Under the FCC's newly approved net neutrality rules, wireless carriers and other ISPs will not have to go the agency and ask permission every time they want to introduce a new offering or mobile broadband plan, such as a new zero-rating plan, according to FCC officials.
WASHINGTON--The FCC voted, 3-2, to codify new net neutrality regulations for wireless and wireline networks that would bar blocking and throttling of content and ban carriers and ISPs from striking deals with content companies to zip their content faster to consumers. In doing so, the FCC is reclassifying broadband as a telecommunications service under Title II of the Telecommunications Act, instead of a lightly-regulated information service, a move that carriers and ISPs have said will stifle innovation.
I think wireless carriers need more oversight than they have had--they deserve it after years of failing to provide data usage alerts and being unclear on throttling policies, among other harms to consumers. And wireless customers need protections than they have been afforded in the past. But I don't think the FCC should be playing traffic cop (no pun intended) with carriers' business models.
At the recent Consumer Electronics Show, AT&T announced that it would open up its Digital Life home automation and security platform to third-party products. The company also launched its M2X Data Service platform for the Internet of Things as a commercial product, and the carrier unveiled a rollover data plan. At CES, FierceWireless Editor Phil Goldstein caught up with AT&T Mobility CMO David Christopher to talk about rising competition in the wireless market, opportunities in the connected car and home markets, and more. Here is an edited version of that conversation.
M2M and the Internet of Things will create demand growth for mobile network connectivity, but revenue potential is mostly in the broader ecosystem implementing entire solutions and in providing holistic application services, such as in security monitoring and home automation. That might also be worth mobile operators pursuing. More fundamentally, however, they must also ensure they seize network services demand growth in general and accommodate it with corresponding cost reductions right across their networks.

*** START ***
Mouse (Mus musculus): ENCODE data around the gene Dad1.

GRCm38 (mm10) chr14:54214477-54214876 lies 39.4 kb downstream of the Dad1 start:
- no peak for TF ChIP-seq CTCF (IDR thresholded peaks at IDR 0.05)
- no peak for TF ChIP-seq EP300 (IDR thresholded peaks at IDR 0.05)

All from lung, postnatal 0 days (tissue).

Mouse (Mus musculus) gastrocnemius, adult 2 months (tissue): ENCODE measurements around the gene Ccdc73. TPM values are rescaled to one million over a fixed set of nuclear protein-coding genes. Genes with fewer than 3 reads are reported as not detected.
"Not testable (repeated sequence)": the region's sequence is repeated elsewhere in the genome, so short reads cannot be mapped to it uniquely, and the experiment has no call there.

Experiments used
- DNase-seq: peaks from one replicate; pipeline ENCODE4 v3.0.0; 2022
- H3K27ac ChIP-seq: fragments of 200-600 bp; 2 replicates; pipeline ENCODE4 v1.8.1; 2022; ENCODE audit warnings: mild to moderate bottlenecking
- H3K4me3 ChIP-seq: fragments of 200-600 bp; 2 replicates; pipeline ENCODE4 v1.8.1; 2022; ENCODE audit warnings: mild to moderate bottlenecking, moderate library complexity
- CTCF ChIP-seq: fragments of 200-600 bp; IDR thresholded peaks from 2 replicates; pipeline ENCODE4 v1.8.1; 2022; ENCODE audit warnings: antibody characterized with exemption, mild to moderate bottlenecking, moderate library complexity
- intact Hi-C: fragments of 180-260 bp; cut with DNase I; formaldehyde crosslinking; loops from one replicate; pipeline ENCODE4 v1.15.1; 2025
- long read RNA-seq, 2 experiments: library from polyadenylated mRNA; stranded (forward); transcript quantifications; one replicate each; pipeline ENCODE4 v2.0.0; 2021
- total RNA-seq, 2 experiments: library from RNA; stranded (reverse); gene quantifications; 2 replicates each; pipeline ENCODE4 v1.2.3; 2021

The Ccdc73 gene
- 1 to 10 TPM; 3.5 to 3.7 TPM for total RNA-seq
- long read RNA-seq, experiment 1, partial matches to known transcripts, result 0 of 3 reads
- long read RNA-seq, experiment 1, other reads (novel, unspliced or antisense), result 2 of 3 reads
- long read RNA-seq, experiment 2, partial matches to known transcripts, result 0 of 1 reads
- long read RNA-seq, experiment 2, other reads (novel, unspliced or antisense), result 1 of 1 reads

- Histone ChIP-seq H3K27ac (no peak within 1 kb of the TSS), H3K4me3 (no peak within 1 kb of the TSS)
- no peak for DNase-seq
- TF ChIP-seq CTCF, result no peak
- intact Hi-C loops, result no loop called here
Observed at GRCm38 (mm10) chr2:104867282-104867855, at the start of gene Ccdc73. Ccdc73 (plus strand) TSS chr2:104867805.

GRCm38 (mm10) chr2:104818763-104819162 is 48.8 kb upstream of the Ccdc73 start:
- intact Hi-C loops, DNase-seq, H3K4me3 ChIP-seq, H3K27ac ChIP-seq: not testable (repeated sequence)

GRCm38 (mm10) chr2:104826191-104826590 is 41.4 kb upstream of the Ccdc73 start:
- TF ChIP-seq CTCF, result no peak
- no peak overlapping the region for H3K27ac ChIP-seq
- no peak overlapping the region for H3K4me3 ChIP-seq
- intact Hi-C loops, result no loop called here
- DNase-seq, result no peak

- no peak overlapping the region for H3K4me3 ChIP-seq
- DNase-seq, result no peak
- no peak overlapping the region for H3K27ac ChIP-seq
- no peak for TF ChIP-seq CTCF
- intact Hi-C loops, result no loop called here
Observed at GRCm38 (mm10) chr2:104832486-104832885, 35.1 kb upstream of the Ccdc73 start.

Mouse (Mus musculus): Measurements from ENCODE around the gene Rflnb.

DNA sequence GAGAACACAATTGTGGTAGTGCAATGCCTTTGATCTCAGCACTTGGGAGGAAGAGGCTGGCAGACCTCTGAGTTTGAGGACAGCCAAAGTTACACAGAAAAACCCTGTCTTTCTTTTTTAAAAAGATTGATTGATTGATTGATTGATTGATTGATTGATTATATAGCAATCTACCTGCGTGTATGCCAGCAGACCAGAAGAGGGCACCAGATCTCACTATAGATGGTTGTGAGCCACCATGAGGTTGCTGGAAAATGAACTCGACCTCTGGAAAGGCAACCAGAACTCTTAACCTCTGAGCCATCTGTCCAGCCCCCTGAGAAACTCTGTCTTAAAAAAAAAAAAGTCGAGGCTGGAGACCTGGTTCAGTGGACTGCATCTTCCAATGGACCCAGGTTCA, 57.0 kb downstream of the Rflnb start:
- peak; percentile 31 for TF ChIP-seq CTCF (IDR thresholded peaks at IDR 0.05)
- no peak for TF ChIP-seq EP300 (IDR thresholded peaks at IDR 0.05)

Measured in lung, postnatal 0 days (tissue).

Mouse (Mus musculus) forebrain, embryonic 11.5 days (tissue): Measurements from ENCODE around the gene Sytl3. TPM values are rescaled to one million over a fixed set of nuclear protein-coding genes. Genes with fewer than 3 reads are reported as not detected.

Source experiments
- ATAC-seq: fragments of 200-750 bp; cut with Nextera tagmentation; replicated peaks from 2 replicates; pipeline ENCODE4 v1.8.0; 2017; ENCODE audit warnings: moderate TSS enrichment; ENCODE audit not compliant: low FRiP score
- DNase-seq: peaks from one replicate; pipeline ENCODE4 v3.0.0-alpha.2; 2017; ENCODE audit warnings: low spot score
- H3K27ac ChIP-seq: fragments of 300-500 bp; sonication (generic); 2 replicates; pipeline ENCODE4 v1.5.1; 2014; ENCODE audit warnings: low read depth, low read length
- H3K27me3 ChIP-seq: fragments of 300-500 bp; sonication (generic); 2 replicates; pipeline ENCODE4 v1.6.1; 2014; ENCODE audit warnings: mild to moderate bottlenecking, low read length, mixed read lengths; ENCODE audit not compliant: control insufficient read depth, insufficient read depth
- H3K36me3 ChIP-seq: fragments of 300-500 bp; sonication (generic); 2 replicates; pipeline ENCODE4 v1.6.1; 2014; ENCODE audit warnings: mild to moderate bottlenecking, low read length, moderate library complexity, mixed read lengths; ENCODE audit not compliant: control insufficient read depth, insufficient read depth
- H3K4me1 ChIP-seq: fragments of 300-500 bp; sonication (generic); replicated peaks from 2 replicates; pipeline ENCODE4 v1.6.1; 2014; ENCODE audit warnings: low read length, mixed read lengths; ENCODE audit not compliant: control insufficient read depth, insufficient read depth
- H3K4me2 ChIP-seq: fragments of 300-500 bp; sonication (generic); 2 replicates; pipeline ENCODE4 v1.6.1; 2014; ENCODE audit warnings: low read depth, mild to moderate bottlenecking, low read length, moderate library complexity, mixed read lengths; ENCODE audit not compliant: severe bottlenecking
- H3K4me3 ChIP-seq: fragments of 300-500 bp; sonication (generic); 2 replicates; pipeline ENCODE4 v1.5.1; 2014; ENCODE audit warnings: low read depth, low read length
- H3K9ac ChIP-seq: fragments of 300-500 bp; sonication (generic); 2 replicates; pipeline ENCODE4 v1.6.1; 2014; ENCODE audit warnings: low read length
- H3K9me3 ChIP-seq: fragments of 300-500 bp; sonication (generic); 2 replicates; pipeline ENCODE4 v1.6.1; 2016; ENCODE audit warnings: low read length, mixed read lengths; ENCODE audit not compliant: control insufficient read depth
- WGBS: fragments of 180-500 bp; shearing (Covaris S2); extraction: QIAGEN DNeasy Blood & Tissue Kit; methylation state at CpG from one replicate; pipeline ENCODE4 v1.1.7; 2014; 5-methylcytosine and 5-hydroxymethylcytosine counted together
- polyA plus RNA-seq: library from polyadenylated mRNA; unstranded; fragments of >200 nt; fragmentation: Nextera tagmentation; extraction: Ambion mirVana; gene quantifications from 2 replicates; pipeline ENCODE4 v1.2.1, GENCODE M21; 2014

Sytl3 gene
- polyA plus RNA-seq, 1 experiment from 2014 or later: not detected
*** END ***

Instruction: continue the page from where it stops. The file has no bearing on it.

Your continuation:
2014 is nearly at and end and it's the time of the year when there are countless year-end review articles and 2015 predictions. While there were many highlights of 2014, I choose to hone in on network and competition. Instead of predictions, my 2015 expectations have been laid out with technology paths and the previous year's events.
The FCC did not conclude that the U.S. wireless industry is "effectively competitive" and in a new report declared that the market remains highly concentrated among the four Tier 1 carriers. In its 17th "Mobile Wireless Competition Report," the FCC's Wireless Telecommunications Bureau notes that consolidation is continuing.
Top-performing IoT carriers over the next two to three years will focus on their evolution from providing legacy M2M connectivity services to offering a solution that extends IT-based technologies into operational technology organisations.
Wireless carriers like to brag about their LTE networks in a lot of different ways, including their coverage, reliability and speeds. And while the average speed for downlink and uplink are probably the most important metrics to judge carriers' performance on--since that is what a consumer can expect to experience on a regular basis--maximum speeds are also worth noting.
Carriers often learn about Internet of Things opportunities late in the procurement process. Why? Because connectivity and connectivity management is relatively low on the list of important technology and business considerations when an enterprise is considering an IoT deployment.